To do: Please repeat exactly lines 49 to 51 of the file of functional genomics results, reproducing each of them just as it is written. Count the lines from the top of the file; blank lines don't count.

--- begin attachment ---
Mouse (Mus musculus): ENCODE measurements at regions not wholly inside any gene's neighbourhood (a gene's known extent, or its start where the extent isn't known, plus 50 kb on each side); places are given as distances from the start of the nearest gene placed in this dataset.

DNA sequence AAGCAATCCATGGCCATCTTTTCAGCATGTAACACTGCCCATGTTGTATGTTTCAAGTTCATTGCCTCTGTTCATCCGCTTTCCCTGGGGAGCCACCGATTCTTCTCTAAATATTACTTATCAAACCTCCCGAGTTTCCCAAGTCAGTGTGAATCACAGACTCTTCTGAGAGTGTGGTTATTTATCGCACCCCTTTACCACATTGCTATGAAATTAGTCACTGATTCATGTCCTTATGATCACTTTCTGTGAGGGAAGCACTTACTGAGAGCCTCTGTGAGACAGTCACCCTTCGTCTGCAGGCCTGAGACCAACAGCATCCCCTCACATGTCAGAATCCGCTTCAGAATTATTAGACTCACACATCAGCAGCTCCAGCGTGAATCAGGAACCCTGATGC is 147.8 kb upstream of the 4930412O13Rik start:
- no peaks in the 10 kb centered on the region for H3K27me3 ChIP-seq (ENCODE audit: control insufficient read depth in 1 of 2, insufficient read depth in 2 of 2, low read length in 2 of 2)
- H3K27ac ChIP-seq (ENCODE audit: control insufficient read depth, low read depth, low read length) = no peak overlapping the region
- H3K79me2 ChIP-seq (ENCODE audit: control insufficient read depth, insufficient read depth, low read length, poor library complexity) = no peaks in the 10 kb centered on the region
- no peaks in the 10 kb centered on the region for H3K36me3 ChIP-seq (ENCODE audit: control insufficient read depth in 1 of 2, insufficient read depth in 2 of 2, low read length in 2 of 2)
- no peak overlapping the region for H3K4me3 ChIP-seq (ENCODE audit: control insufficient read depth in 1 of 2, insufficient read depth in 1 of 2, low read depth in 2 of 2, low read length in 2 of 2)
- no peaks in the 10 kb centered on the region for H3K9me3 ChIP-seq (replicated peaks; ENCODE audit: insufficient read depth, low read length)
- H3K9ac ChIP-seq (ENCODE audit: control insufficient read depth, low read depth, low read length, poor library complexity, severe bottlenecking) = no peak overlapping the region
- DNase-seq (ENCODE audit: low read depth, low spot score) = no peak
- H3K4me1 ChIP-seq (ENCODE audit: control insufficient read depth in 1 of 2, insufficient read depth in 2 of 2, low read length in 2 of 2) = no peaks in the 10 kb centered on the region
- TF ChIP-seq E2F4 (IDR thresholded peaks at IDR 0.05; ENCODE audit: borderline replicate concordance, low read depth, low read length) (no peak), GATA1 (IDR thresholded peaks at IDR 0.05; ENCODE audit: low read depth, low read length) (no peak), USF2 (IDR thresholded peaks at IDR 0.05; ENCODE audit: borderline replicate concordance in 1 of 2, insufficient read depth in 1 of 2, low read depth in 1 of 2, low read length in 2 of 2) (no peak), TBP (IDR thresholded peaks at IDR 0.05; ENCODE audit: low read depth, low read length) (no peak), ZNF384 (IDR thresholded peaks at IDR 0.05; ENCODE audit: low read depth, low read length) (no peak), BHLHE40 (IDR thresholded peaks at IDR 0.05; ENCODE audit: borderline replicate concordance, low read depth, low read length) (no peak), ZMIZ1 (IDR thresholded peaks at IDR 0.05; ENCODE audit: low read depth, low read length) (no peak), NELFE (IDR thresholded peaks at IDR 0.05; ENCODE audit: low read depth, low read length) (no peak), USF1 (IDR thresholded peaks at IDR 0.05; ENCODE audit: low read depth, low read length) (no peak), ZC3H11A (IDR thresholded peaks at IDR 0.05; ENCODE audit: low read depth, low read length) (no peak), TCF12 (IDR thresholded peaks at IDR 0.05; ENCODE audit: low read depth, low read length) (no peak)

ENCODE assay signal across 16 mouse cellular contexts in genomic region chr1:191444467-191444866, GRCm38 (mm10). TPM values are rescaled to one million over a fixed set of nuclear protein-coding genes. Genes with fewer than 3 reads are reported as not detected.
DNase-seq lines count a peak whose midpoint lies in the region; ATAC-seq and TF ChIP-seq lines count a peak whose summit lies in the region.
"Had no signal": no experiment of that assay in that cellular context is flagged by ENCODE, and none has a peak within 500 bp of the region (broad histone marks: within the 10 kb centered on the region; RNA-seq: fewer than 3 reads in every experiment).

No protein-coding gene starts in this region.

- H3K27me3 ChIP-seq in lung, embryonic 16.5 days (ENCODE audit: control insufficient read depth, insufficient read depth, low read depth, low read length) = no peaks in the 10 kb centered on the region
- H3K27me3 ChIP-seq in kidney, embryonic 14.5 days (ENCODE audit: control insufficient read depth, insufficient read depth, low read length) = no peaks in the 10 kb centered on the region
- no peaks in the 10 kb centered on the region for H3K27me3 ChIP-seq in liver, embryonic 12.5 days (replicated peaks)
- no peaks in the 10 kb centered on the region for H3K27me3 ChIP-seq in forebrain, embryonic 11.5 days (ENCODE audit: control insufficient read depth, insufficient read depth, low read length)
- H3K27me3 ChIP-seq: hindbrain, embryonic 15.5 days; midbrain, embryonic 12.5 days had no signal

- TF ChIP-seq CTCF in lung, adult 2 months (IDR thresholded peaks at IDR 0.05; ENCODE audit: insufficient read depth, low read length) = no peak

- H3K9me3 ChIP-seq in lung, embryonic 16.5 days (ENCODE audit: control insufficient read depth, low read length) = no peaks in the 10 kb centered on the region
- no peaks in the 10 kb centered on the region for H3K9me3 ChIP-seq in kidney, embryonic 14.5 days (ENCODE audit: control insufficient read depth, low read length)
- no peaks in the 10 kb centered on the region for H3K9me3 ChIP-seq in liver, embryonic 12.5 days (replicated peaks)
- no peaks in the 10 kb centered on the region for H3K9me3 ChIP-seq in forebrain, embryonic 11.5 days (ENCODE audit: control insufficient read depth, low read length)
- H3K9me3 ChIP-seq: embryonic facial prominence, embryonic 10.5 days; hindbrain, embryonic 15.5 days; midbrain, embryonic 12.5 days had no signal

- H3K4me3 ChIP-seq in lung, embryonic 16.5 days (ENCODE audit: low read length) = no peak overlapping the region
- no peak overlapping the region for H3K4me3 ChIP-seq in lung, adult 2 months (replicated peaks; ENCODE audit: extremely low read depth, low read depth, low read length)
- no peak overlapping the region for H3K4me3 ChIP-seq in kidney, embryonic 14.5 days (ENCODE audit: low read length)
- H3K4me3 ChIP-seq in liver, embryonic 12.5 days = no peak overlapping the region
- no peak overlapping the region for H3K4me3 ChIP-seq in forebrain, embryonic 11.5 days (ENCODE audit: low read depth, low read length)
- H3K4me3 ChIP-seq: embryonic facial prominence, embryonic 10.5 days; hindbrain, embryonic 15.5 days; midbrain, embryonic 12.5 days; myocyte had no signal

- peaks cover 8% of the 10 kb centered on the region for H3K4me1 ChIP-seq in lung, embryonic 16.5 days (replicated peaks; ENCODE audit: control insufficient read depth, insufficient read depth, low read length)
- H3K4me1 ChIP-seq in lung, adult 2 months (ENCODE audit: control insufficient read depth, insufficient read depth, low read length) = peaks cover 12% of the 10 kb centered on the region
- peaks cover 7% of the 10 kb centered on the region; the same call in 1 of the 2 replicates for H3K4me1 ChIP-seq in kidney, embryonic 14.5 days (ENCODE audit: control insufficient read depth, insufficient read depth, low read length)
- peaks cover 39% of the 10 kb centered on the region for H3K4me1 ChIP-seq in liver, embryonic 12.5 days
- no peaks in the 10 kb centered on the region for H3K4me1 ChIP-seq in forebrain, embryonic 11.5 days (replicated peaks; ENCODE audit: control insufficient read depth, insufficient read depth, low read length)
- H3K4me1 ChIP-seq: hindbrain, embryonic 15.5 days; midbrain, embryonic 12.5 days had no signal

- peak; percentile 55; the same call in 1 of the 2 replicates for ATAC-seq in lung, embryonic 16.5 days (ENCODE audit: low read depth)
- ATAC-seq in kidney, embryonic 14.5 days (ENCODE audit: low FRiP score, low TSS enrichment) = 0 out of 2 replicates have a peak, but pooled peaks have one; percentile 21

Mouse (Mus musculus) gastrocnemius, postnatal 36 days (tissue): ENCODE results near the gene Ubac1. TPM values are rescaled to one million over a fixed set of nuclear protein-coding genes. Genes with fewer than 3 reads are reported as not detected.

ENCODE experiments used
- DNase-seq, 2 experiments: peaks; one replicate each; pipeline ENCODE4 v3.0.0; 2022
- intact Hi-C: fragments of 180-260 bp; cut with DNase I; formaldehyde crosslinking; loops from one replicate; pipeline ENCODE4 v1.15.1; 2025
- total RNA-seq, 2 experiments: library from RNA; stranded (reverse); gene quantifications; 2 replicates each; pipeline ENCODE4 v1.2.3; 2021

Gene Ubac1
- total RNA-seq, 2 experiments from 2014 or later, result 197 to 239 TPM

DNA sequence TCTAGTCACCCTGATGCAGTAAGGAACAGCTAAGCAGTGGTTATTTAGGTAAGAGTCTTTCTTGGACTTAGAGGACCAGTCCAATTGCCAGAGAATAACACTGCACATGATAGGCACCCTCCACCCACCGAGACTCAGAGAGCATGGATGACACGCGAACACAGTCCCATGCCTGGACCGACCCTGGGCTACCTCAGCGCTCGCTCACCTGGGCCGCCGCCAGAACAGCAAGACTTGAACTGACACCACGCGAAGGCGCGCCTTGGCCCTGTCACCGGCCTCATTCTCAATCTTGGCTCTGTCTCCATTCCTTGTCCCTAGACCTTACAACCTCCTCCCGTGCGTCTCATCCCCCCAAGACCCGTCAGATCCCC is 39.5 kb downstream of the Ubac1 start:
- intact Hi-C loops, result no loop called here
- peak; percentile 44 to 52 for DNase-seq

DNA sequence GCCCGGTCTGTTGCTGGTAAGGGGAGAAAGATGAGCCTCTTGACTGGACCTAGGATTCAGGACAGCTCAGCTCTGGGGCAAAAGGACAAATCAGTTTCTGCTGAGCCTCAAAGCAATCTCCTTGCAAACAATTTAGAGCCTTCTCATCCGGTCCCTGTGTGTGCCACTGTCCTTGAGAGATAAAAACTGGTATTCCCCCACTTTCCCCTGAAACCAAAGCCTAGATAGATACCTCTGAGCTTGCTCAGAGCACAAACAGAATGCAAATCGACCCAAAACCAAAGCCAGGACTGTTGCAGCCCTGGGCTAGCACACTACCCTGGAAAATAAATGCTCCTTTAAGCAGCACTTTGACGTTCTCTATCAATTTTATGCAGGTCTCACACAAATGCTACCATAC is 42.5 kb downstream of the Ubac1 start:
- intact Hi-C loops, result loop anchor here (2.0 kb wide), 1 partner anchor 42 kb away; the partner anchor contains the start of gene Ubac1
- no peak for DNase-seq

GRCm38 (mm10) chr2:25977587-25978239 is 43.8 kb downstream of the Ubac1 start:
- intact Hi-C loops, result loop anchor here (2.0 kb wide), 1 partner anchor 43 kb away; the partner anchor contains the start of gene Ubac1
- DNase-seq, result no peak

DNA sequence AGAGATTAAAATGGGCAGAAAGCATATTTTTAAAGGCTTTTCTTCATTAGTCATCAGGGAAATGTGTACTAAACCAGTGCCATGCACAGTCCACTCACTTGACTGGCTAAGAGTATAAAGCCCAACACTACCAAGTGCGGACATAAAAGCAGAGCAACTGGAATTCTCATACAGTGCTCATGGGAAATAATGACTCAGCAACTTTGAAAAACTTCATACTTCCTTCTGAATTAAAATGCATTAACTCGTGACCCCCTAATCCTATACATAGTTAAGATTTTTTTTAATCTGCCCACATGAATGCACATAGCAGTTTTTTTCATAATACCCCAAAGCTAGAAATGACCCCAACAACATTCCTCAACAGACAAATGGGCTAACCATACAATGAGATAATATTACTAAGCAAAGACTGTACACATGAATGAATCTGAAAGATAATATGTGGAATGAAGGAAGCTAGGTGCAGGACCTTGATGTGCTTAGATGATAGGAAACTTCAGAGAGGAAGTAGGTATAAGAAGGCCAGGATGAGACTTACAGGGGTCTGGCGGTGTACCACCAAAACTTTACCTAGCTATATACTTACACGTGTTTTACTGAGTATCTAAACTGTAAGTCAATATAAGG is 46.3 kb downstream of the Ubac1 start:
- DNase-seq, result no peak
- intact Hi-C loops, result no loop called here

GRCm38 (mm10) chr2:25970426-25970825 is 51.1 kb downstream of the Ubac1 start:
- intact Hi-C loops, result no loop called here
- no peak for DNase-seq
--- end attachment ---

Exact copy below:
DNA sequence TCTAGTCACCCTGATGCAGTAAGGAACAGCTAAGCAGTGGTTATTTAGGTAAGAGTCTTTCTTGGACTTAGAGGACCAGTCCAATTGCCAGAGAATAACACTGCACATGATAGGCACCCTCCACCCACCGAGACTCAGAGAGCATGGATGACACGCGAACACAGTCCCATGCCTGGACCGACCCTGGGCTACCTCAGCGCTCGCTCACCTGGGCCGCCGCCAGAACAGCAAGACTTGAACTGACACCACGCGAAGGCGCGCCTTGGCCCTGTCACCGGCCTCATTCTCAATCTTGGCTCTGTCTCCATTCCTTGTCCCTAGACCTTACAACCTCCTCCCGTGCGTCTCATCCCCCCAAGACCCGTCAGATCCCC is 39.5 kb downstream of the Ubac1 start:
- intact Hi-C loops, result no loop called here
- peak; percentile 44 to 52 for DNase-seq